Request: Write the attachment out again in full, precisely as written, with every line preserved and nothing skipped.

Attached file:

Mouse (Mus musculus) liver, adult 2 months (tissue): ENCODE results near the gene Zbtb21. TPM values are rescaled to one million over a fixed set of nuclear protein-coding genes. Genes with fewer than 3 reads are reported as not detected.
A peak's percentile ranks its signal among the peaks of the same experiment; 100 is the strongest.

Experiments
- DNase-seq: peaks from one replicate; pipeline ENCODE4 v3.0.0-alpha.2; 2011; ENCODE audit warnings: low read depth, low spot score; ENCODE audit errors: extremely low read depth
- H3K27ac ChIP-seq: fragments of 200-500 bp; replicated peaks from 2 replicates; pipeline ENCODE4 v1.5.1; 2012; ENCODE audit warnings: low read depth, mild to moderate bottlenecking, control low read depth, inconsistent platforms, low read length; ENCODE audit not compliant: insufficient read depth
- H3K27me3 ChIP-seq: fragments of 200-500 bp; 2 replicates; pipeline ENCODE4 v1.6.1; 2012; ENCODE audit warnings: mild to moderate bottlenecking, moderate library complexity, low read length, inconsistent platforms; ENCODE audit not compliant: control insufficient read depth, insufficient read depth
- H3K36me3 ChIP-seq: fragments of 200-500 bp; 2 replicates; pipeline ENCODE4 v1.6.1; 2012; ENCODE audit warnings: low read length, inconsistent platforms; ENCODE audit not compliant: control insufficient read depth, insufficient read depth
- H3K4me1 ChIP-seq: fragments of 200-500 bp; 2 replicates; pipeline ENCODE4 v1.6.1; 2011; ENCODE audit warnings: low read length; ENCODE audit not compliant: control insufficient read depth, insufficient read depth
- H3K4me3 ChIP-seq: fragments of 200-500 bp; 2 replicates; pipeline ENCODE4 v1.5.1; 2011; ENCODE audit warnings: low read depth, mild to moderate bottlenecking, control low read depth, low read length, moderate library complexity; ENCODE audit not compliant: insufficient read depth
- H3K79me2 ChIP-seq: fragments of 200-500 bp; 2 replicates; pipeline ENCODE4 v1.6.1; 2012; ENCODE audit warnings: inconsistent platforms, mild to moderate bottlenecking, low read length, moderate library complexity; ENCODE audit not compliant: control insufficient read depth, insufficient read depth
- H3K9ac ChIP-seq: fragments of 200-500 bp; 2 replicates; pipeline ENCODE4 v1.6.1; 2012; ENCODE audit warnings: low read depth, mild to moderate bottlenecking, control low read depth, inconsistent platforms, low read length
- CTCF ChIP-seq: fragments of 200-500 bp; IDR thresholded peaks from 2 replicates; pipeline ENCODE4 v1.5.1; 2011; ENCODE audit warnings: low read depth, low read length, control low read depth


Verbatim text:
Mouse (Mus musculus) liver, adult 2 months (tissue): ENCODE results near the gene Zbtb21. TPM values are rescaled to one million over a fixed set of nuclear protein-coding genes. Genes with fewer than 3 reads are reported as not detected.
A peak's percentile ranks its signal among the peaks of the same experiment; 100 is the strongest.

Experiments
- DNase-seq: peaks from one replicate; pipeline ENCODE4 v3.0.0-alpha.2; 2011; ENCODE audit warnings: low read depth, low spot score; ENCODE audit errors: extremely low read depth
- H3K27ac ChIP-seq: fragments of 200-500 bp; replicated peaks from 2 replicates; pipeline ENCODE4 v1.5.1; 2012; ENCODE audit warnings: low read depth, mild to moderate bottlenecking, control low read depth, inconsistent platforms, low read length; ENCODE audit not compliant: insufficient read depth
- H3K27me3 ChIP-seq: fragments of 200-500 bp; 2 replicates; pipeline ENCODE4 v1.6.1; 2012; ENCODE audit warnings: mild to moderate bottlenecking, moderate library complexity, low read length, inconsistent platforms; ENCODE audit not compliant: control insufficient read depth, insufficient read depth
- H3K36me3 ChIP-seq: fragments of 200-500 bp; 2 replicates; pipeline ENCODE4 v1.6.1; 2012; ENCODE audit warnings: low read length, inconsistent platforms; ENCODE audit not compliant: control insufficient read depth, insufficient read depth
- H3K4me1 ChIP-seq: fragments of 200-500 bp; 2 replicates; pipeline ENCODE4 v1.6.1; 2011; ENCODE audit warnings: low read length; ENCODE audit not compliant: control insufficient read depth, insufficient read depth
- H3K4me3 ChIP-seq: fragments of 200-500 bp; 2 replicates; pipeline ENCODE4 v1.5.1; 2011; ENCODE audit warnings: low read depth, mild to moderate bottlenecking, control low read depth, low read length, moderate library complexity; ENCODE audit not compliant: insufficient read depth
- H3K79me2 ChIP-seq: fragments of 200-500 bp; 2 replicates; pipeline ENCODE4 v1.6.1; 2012; ENCODE audit warnings: inconsistent platforms, mild to moderate bottlenecking, low read length, moderate library complexity; ENCODE audit not compliant: control insufficient read depth, insufficient read depth
- H3K9ac ChIP-seq: fragments of 200-500 bp; 2 replicates; pipeline ENCODE4 v1.6.1; 2012; ENCODE audit warnings: low read depth, mild to moderate bottlenecking, control low read depth, inconsistent platforms, low read length
- CTCF ChIP-seq: fragments of 200-500 bp; IDR thresholded peaks from 2 replicates; pipeline ENCODE4 v1.5.1; 2011; ENCODE audit warnings: low read depth, low read length, control low read depth